Police in Baton Rouge say they have arrested three people who stole guns with the goal of killing police officers. They are still looking for a fourth suspect in the alleged plot, NPR's Greg Allen reports.

"Police say the thefts were at a Baton Rouge pawn shop early Saturday morning," Greg says. "One person was arrested at the scene. Since then, two others have been arrested and six of the eight stolen handguns have been recovered. Police are still looking for one other man."

A 13-year-old boy is among those arrested, Greg says.

Copyright 2016 NPR. To see more, visit http://www.npr.org/.

After an international tribunal invalidated Beijing's claims to the South China Sea, Chinese authorities have declared in no uncertain terms that they will be ignoring the ruling.

The Philippines brought the case to the Permanent Court of Arbitration in The Hague, objecting to China's claims to maritime rights in the disputed waters. The tribunal agreed that China had no legal authority to claim the waters, and was infringing on the sovereign rights of the Philippines.

Donald Trump is firing back at Supreme Court Justice Ruth Bader Ginsburg after she made disparaging comments about him in several media interviews. He tweeted late Tuesday that she "has embarrassed all" with her "very dumb" comments about the candidate. Trump ended his tweet with "Her mind is shot - resign!":

Donald Trump wrapped up his public tryout of potential vice presidential candidates in Indiana Tuesday night with Gov. Mike Pence giving the final audition.

The Indiana governor's stock as Trump's possible running mate is believed to be on the rise, with New Jersey Gov. Chris Christie and former House Speaker Newt Gingrich also atop the list. Sources tell NPR the presumptive GOP presidential nominee is close to making a decision, which he's widely expected to announce by Friday.

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The unassuming hero of Jonas Karlsson's clever, Kafkaesque parable is the opposite of a malcontent. Despite scant education, a limited social life, and no prospects for success as it is usually defined, he's that rarity, a most happy fella with an amazing ability to content himself with very little. But one day, returning to his barebones flat from his dead-end, part-time job at a video store, he finds an astronomical bill from an entity called W.R.D. He assumes it's a scam. Actually, it is more sinister-- and it forces him to take a good hard look at his life and values.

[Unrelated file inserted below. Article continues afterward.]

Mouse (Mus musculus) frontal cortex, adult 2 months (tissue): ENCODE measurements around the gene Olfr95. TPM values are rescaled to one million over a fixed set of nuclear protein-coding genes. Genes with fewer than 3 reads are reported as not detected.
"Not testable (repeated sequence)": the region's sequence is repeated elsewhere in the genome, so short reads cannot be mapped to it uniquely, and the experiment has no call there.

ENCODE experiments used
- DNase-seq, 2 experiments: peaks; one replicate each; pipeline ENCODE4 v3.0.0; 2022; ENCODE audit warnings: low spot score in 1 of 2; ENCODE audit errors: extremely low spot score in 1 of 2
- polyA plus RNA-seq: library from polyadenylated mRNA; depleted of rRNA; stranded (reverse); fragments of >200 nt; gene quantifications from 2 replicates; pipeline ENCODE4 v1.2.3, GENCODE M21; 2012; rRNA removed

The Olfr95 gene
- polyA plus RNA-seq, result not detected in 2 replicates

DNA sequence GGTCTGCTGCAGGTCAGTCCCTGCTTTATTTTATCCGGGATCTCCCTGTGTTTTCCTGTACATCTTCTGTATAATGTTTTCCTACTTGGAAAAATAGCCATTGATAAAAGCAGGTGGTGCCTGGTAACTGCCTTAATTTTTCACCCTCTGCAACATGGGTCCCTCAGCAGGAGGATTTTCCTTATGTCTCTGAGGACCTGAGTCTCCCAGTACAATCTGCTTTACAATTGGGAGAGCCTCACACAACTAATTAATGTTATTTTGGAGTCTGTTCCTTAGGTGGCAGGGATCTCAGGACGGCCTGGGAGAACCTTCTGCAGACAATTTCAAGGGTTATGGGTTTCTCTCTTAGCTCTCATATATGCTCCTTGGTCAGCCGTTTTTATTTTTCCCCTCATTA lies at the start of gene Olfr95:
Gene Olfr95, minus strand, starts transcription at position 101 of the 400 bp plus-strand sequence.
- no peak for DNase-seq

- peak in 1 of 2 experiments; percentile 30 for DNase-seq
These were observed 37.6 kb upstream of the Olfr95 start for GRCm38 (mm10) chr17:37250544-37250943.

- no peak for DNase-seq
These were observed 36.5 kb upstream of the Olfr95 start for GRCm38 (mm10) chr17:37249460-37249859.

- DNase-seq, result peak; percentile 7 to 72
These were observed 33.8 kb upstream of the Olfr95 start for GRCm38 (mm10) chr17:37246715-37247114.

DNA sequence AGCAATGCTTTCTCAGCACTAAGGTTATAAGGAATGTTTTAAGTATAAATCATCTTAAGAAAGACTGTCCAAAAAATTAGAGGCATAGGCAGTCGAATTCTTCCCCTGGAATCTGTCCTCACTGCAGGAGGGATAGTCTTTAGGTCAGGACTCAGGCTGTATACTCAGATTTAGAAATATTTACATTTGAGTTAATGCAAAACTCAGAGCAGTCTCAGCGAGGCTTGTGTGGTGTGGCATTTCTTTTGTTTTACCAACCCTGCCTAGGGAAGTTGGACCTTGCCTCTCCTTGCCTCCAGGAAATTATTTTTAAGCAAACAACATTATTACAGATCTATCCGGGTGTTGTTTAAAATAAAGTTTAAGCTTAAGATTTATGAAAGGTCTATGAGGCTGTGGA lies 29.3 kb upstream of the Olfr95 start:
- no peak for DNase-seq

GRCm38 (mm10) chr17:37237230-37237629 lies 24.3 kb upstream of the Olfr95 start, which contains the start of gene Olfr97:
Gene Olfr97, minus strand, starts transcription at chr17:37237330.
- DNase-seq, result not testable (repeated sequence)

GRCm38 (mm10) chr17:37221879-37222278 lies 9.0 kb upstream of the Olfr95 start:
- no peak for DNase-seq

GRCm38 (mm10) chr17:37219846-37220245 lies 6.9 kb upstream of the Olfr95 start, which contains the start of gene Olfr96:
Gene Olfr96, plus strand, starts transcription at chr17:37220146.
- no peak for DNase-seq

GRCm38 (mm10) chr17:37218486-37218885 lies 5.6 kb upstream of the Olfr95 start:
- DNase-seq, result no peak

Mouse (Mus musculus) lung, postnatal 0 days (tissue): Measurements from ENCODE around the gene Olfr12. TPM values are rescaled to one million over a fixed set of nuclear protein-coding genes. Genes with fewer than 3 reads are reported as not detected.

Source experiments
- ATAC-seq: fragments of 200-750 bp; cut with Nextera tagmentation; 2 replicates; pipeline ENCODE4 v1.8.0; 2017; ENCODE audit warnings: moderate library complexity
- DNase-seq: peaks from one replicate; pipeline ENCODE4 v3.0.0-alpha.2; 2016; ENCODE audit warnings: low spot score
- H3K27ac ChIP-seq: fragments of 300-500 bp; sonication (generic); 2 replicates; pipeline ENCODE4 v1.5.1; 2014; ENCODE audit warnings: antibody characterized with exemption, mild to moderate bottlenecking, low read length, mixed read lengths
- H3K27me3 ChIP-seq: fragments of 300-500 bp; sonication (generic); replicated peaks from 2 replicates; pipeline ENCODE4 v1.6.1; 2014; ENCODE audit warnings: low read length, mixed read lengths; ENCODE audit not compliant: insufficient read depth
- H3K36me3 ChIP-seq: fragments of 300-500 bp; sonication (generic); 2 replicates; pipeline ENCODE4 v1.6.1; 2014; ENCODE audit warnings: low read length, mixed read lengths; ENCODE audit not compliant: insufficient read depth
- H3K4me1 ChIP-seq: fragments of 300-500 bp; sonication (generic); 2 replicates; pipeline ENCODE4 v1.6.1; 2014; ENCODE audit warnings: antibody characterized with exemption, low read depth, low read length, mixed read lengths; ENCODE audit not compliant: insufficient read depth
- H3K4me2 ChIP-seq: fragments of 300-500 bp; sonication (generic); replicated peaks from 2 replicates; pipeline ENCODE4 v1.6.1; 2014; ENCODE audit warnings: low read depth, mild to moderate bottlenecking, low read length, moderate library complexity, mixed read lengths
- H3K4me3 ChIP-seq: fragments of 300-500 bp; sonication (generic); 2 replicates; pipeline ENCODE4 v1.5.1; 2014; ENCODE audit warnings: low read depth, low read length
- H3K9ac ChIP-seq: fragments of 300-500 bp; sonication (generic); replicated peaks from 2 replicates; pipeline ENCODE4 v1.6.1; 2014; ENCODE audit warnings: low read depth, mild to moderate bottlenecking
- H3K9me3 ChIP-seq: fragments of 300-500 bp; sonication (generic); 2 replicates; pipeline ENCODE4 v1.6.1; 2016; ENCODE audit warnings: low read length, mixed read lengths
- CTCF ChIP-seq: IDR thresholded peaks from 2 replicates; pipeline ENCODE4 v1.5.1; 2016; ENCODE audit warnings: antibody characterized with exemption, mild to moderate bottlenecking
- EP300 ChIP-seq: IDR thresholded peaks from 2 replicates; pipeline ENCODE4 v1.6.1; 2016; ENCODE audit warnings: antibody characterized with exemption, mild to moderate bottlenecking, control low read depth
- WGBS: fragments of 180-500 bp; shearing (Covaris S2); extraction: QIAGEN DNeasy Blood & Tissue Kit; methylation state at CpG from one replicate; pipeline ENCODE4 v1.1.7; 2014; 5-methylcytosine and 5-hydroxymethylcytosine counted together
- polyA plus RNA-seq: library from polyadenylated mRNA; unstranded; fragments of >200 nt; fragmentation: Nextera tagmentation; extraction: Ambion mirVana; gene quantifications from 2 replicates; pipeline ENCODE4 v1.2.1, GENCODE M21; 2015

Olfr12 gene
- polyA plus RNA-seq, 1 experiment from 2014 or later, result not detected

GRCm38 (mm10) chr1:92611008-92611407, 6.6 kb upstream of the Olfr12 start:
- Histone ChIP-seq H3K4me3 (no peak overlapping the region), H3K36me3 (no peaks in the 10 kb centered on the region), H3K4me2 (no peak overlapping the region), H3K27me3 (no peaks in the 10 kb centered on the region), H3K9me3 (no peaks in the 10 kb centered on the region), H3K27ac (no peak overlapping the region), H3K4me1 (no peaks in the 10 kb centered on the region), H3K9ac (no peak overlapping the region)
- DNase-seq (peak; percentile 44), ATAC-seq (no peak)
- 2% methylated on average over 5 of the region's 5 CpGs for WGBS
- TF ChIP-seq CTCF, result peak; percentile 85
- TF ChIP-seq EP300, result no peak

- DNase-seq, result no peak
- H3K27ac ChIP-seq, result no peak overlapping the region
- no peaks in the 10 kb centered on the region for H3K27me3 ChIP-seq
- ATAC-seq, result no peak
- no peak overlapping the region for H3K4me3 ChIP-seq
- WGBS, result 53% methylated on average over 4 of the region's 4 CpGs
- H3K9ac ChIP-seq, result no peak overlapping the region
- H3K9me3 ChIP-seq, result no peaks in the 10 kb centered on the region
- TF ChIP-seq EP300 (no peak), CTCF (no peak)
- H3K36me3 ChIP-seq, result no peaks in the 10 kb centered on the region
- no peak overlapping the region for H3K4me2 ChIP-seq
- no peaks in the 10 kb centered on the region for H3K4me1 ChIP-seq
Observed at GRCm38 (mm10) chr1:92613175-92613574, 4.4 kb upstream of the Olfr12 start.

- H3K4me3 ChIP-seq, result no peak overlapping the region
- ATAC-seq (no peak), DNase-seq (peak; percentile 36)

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Donald Trump picked a military town — Virginia Beach, Va. — to give a speech Monday on how he would go about overhauling the Department of Veterans Affairs if elected.

He blamed the Obama administration for a string of scandals at the VA during the past two years, and claimed that his rival, Hillary Clinton, has downplayed the problems and won't fix them.

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Murdoch Promises Sunday Edition At Besieged Sun Tabloid

Feb 17, 2012

News Corp. CEO Rupert Murdoch isn't backing down.

In an email to staff of the besieged Sun tabloid, where ten current and former senior staff have been arrested since November, the 81-year-old media tycoon promised to "build on the Sun's proud heritage by launching the Sun on Sunday very soon.

The email came as Murdoch visited the paper's U.K. headquarters for a meeting with staff. According to the BBC:

Mr Murdoch arrived on a private plane at Luton Airport from the US on Thursday evening and was taken to Wapping in a vehicle with blacked-out windows.

The meeting followed anger at the way in which the News Corporation's management and standards committee - set up to investigate allegations of wrongdoing - passed on information to the police.

The Associated Press said James Murdoch, son and CEO of the European and Asian branches of the News Corp. empire, was conspicuously absent. James Murdoch has been at the center of many of the allegations at the company's tabloids:

Murdoch chatted to reporters in The Sun's newsroom but did not make a formal speech to staff and was accompanied on his tour by his eldest son Lachlan, not his younger son James who is chairman of News International. Officials at the company insisted James was out of Britain and had other commitments.

Earlier this week, News Corp., which is conducting its own investigation of alleged illegal payments to journalists, called the charge that it had passed information to police a "complete red herring," according to The Guardian.

In the staff email, Murdoch alluded to the arrests, saying that his "continuing respect makes this situation a source of great pain for me, as I know it is for each of you."

But he added his commitment to "obey the law.

Illegal activities simply cannot and will not be tolerated - at any of our publications. Our board of directors, our management team and I take these issues very seriously.

Copyright 2012 National Public Radio. To see more, visit http://www.npr.org/.